Trump’s campaign communications director Tim Murtaugh said the commission “was only doing this because their man was hit last night. President Trump was the dominant force and now Joe Biden is trying to work with the umpires. “

What we are seeing in the rest of the world …

ROME – Cardinal George Pell, who left the Vatican in 2017 to face charges of child sexual abuse in Australia, returned to Rome on Wednesday to find a Holy See mired in the kind of corruption scandal that he worked to expose and clean up.

Pell, 79, arrived at Rome’s Leonardo da Vinci Airport on a flight from Sydney wearing a blue surgical mask. He briefly greeted reporters before getting into a waiting car without comment.

The trip is his first return to Rome after he was absent as Pope Francis’ finance czar in 2017 to face historic charges of sexual abuse stemming from his time as Archbishop of Melbourne. After he was acquitted by the Australian High Court in April, Pell said he wanted to return to Rome to clean his apartment at the Vatican, but intended to make Sydney his home.

It was not immediately clear how long Pell would remain at the Vatican or what his schedule might entail. The Vatican did not immediately say whether it would meet with Francis. The Pope never turned against Pell during the Australian court proceedings, keeping his job vacant for two years so as not to prejudge the outcome.

Pell arrived on the same day that European anti-money laundering evaluators began a regular visit to the Vatican. They also encountered a growing financial scandal in the small city-state that has already cost half a dozen people their jobs, including one of the Holy See’s most powerful cardinals, Angelo Becciu.

Pell and Becciu had long clashed over the Australian’s efforts to bring greater transparency and accountability to Vatican balance sheets.

The Moneyval team of the Council of Europe will verify the Vatican’s compliance with international standards to combat money laundering and terrorist financing.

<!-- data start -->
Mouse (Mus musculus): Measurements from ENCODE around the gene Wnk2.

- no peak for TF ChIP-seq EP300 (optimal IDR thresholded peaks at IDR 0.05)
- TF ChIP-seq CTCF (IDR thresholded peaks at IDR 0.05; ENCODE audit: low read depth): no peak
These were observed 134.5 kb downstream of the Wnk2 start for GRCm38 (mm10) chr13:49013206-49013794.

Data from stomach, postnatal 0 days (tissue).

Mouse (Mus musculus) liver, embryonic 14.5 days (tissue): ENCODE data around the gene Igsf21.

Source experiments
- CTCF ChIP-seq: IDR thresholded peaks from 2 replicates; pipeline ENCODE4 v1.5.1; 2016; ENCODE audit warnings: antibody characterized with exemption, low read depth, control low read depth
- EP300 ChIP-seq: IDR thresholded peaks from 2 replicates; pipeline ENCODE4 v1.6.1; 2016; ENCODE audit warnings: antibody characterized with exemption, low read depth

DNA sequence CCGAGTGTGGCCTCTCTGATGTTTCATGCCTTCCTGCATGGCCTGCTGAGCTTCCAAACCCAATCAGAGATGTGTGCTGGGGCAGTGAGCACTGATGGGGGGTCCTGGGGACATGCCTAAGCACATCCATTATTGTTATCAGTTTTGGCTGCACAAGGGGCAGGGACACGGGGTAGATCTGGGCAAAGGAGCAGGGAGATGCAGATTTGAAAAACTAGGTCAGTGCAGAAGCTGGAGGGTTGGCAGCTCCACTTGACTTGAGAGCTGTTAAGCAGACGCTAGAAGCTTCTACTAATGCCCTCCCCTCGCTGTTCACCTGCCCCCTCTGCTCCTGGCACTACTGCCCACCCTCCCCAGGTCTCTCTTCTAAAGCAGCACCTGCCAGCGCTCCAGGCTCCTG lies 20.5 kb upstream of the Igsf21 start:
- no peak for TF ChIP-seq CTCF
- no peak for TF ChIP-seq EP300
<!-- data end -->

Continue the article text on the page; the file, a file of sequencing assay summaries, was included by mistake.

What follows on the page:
On this day in 1966 …

The CBC began broadcasting color television.

Show news …

Shawn Mendes has set a date for “Wonder”, the title of his new single and forthcoming fourth studio album.

Pop singer from Pickering, Ontario. has revealed the first details of the next chapter of her music career, sharing a fantastic promotional trailer.

The movie scene opens as the camera enters an apartment and passes a newspaper with a headline that reads: “Famous Musician Missing.”

Moving across the room, he eventually runs into Mendes, who is lying on his back on a mattress on the floor, playing a gloomy song on a piano behind him.

Mendes gets up from the floor and opens a window, which splashes light and seemingly reveals a whole new world.

The clip closes with the Friday release date for the single “Wonder” and the full album set for December 4.


Not all heroes wear capes, as the saying goes, but Teara Fraser has her wings and likes to fly, with a social purpose.

The Vancouver-based Metis commercial pilot and owner of Iskwew Air is named one of 18 “real world heroes” in the upcoming DC Comics graphic novel “Wonderful Women of History,” which also includes the late judge of the US Supreme Court Ruth Bader Ginsburg, New York Congresswoman Alexandria Ocasio-Cortez, Democratic Senator Elizabeth Warren, and singer Beyoncé.

“I am surprised, I am honored and I am feeling responsible,” says Fraser. “A sense of responsibility to honor the women I stand with to continue to dismantle systems of oppression and uphold truth, justice and equality as the women on that list have done, and as the Wonder Woman character. was designed to represent. “

The graphic novel, which will be released on December 1, also includes the late transgender rights activist Marsha P. Johnson, disability rights activist Judith Heumann, singer Janelle Monae and star tennis player Serena Williams, among others.

Author Laurie Halse Anderson edited “The Wonder Women Anthology,” which has different writers and illustrators for each profile.

This report from The Canadian Press was first published on October 1, 2020.

The Canadian Press